Document Type


Publication Date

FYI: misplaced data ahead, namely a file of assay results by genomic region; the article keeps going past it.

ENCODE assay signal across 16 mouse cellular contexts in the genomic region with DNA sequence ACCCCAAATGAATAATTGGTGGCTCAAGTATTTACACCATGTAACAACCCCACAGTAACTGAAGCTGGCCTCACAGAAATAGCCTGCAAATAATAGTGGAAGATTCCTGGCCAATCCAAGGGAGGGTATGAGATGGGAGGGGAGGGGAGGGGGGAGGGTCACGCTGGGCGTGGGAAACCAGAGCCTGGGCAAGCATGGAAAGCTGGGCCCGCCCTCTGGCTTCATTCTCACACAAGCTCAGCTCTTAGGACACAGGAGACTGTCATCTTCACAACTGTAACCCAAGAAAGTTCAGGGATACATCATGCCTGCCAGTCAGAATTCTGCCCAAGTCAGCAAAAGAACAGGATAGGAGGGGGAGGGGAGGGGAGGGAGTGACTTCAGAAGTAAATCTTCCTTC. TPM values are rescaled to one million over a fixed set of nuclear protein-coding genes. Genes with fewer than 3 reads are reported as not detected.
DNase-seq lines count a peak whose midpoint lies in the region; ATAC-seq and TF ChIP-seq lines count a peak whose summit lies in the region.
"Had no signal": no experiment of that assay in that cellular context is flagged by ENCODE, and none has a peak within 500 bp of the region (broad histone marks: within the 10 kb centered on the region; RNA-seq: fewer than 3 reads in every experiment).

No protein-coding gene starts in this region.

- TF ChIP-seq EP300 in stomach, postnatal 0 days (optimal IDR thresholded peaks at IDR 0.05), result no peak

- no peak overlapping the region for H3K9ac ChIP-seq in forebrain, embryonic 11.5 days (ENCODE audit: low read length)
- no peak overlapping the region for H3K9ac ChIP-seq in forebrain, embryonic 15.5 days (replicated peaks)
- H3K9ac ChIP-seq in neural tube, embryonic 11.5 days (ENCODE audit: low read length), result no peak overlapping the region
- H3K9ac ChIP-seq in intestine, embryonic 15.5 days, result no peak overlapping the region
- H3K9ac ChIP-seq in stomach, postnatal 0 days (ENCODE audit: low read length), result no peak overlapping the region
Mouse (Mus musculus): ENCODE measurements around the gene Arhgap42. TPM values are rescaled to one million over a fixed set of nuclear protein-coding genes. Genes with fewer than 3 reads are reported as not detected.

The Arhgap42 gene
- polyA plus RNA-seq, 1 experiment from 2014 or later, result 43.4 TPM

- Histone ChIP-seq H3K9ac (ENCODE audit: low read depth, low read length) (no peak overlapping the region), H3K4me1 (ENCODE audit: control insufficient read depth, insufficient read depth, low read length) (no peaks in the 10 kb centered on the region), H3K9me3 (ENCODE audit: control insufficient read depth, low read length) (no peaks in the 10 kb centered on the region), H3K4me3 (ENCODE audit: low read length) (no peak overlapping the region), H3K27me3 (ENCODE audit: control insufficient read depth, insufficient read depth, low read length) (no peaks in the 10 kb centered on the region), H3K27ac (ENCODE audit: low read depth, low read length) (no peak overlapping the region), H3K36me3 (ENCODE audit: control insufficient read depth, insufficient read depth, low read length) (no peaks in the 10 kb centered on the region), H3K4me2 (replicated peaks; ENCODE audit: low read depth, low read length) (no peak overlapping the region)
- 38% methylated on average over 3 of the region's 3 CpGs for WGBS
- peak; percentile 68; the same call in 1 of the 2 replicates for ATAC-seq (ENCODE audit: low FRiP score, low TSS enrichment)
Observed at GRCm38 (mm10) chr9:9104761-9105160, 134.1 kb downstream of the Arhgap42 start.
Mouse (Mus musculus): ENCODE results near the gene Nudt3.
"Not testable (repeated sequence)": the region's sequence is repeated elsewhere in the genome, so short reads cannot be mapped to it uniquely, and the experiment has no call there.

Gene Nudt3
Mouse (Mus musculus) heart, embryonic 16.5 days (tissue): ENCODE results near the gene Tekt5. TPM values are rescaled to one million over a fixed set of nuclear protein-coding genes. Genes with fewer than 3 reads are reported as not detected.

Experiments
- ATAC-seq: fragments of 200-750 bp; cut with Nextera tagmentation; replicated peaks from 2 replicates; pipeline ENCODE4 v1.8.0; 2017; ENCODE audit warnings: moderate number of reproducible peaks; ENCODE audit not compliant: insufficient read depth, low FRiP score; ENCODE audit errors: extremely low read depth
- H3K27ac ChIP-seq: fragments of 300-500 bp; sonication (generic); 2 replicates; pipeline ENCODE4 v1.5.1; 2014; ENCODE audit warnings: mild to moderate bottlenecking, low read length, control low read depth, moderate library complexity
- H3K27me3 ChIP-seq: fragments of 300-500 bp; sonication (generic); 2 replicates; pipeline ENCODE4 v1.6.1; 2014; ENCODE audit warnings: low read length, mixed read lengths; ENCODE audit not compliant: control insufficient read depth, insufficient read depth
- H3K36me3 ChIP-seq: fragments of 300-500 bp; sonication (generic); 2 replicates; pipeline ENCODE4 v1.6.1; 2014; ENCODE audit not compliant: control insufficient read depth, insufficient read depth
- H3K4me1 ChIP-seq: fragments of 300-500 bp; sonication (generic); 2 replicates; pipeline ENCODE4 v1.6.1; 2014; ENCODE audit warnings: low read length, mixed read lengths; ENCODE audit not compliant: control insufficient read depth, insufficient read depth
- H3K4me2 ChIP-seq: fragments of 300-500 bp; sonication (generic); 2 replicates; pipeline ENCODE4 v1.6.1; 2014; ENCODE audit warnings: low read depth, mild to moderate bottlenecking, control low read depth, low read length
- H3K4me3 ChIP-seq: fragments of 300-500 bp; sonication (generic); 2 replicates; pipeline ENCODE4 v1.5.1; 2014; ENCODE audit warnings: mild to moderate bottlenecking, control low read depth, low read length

The topic of "culture" and its influence on and interaction with law, politics, and gender has been a preoccupation of many scholars for decades, if not centuries. Particularly in those countries that have experienced waves of immigration from various parts of the globe, questions of assimilation, culture, and identity have been a perennial source of concern and inquiry. In the United States, where the dominant culture has been a product of European immigration, notions of race and national origin have shaped the question of citizenship and belonging, often playing a critical role in the granting or withholding of rights. Indeed, certain kinds of racial and cultural difference were deemed so immutable and so unassimilable that they led not only to the denial of citizenship, but also to the stripping of citizenship from those to whom it had been granted.' Furthermore, religious difference also played a role in the ongoing attempts by federal government to regulate minority religions, as is starkly evident in the ongoing regulation of Mormon polygamy. Today, one would be hard-pressed to find a Supreme Court opinion baldly